Judge Issues Stay of Partial Summary Judgment in GlasWeld and Boyle Case

Correction: An earlier version of this story ran with an incorrect headline. The current has been updated to accurately reflect the information below.

United States District Judge Ann Aiken, in the United States District Court for the District of Oregon, has stayed a motion for a partial summary judgment and denied two motions from Christopher Boyle.

In the document, the judge notes that the motion is stayed, “pending the court’s ruling on claim construction. Once the court construes the patent claims, the parties may supplement their briefing in support of and in opposition to the motion for partial summary judgment.”

During the stay, she does request that defendants provide responses to earlier discovery requests from plaintiff.

The first of the motions, Christopher Boyle’s Motion to Compel Depositions, was deined on the grounds that, “Deposition of plaintiff’s experts would not be relevant or useful to the court’s construction of the claims, particularly when the relevance and helpfulness of plaintiff’s expert testimony is questionable,” according to a partial summary judgment handed down by Judge Aiken. “That said, Christopher Boyle may retain an expert to rebut plaintiff’s proposed claim construction. The court makes no representation that such expert testimony would be considered. Should the parties seek depositions after the ruling on claim construction, the parties shall confer and agree to a reasonable deposition schedule.”

Judge Aiken also denied Christopher Boyle’s Motion to Sever for plaintiff’s unfair competition claim.

“The facts alleged in support of plaintiff’s unfair competition claim are related to plaintiff’s infringement claims, i.e., the sale of products that embody the patents at issue and implicate plaintiff’s proprietary information and designs,” the judge states. “As such, defendants are not prejudiced by joinder, and severance would not serve the interests of judicial economy. However, should this case proceed to trial, the court would entertain a motion to bifurcate the patent claims from the unfair competition claim, solely for purposes of trial.”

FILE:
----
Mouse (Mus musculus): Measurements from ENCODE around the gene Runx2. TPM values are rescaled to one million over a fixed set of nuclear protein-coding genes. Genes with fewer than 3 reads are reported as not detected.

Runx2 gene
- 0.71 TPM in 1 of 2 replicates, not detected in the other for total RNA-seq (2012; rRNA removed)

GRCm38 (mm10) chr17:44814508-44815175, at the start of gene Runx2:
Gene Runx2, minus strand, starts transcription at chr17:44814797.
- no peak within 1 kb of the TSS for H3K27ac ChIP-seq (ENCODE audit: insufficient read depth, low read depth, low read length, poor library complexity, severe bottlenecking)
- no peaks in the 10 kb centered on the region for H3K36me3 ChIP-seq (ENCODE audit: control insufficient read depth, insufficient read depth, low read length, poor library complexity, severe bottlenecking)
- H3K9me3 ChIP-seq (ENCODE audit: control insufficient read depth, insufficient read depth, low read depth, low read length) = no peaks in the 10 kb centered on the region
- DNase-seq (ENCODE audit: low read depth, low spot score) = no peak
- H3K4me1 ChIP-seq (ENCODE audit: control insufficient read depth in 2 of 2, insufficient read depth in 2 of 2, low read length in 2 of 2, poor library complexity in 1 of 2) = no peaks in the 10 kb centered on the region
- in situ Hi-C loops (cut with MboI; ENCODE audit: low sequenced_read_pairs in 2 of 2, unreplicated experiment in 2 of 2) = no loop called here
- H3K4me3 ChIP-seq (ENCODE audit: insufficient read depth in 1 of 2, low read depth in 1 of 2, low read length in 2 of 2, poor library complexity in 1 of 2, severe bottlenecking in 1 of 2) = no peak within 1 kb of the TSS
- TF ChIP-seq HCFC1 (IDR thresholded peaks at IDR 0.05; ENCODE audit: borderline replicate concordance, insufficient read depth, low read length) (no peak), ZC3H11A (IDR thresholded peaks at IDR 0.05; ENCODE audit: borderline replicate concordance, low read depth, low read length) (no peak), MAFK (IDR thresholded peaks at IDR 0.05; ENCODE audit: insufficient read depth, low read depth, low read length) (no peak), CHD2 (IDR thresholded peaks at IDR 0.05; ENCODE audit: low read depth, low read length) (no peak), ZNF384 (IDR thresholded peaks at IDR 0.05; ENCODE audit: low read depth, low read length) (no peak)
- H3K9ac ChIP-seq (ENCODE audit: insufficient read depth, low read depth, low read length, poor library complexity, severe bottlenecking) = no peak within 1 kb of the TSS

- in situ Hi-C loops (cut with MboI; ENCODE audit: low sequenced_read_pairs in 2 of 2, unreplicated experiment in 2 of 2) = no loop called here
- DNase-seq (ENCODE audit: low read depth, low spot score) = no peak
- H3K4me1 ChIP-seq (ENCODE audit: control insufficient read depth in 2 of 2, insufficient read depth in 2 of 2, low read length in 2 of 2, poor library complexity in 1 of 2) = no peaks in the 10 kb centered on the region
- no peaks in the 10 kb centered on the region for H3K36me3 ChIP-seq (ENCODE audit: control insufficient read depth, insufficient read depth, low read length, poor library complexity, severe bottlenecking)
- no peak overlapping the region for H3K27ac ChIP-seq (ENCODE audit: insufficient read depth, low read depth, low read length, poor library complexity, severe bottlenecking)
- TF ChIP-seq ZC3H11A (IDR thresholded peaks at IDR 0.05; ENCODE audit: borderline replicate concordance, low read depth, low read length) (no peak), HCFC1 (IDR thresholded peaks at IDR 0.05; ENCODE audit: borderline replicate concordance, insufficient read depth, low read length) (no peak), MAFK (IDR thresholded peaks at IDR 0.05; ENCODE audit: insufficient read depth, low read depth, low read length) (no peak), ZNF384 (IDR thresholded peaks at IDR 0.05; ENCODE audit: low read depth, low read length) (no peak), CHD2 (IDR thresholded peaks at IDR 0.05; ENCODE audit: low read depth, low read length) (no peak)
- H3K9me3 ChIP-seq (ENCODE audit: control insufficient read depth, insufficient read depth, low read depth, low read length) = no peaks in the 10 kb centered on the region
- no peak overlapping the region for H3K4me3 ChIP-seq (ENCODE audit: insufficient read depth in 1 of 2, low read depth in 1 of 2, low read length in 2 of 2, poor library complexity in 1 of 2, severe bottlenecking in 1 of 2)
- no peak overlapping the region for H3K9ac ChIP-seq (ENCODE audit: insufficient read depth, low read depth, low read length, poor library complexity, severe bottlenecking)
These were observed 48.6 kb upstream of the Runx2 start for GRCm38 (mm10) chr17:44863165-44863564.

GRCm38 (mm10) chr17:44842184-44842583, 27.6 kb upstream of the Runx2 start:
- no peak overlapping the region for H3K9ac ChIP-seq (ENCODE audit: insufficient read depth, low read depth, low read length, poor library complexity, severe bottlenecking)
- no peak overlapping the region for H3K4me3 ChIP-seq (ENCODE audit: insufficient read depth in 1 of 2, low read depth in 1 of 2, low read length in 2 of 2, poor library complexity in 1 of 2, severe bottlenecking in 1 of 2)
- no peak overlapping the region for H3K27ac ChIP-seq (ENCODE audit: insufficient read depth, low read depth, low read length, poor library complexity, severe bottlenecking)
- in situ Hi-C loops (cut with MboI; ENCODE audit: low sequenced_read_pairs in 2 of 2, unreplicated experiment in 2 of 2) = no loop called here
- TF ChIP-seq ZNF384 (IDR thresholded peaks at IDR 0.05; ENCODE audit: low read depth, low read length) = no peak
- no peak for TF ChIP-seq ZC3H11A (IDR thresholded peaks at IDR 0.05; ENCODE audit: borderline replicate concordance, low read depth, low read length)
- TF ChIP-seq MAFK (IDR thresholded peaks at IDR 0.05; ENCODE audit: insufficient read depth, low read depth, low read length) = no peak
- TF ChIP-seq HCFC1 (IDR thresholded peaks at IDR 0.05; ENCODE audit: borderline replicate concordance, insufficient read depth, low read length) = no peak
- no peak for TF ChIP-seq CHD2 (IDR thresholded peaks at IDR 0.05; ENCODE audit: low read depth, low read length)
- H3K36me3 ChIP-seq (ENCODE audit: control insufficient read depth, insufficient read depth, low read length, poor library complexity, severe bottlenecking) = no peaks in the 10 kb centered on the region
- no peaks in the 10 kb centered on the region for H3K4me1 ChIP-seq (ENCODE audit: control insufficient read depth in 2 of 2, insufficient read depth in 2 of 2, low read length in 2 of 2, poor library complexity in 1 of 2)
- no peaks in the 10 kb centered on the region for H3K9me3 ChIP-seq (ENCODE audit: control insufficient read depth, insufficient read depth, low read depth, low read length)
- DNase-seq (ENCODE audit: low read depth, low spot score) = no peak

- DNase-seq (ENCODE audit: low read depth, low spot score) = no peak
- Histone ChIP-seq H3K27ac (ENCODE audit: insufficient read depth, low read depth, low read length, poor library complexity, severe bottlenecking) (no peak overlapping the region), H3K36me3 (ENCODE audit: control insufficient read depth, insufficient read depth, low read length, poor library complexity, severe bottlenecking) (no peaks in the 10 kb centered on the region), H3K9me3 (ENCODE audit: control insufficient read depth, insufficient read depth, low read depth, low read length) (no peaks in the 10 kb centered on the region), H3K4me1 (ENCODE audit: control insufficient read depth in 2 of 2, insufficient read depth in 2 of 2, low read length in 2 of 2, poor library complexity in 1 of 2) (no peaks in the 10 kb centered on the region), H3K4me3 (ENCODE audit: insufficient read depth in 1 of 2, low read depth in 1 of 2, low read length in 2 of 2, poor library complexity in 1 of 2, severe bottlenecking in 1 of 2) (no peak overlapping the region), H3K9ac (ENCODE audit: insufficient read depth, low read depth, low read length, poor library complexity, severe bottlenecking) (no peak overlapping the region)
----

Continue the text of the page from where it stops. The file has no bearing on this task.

Additionally, Judge Aiken also grants plaintiff’s motion to supplement. Further, she notes that, because Michael Boyle has pro bono counsel and Christopher Boyle is appearing pro se, the court is “inclined to grant reasonable leeway with respect to court and filing deadlines, and plaintiff is advised to do the same.

GlasWeld filed the alleged patent infringement lawsuit against Mike Boyle, doing business as Surface Dynamix, in late 2012. The company later added Christopher Boyle as a defendant in the lawsuit.

The patents referenced in the complaint are U.S. patent No. 5,670,180 (’180 patent), “Laminated Glass and Windshield Repair Device,” and U.S. patent No. 6,898,372 (’372), “Lamp System for Curing Resin in Glass,” issued to GlasWeld in September 1997 and May 2005, respectively. While Mike Boyle was named as an inventor on the ’372 patent, GlasWeld officials allege that he assigned all of his rights of ownership to the company and “has no right to practice the technology claimed in the ’372 patent.”

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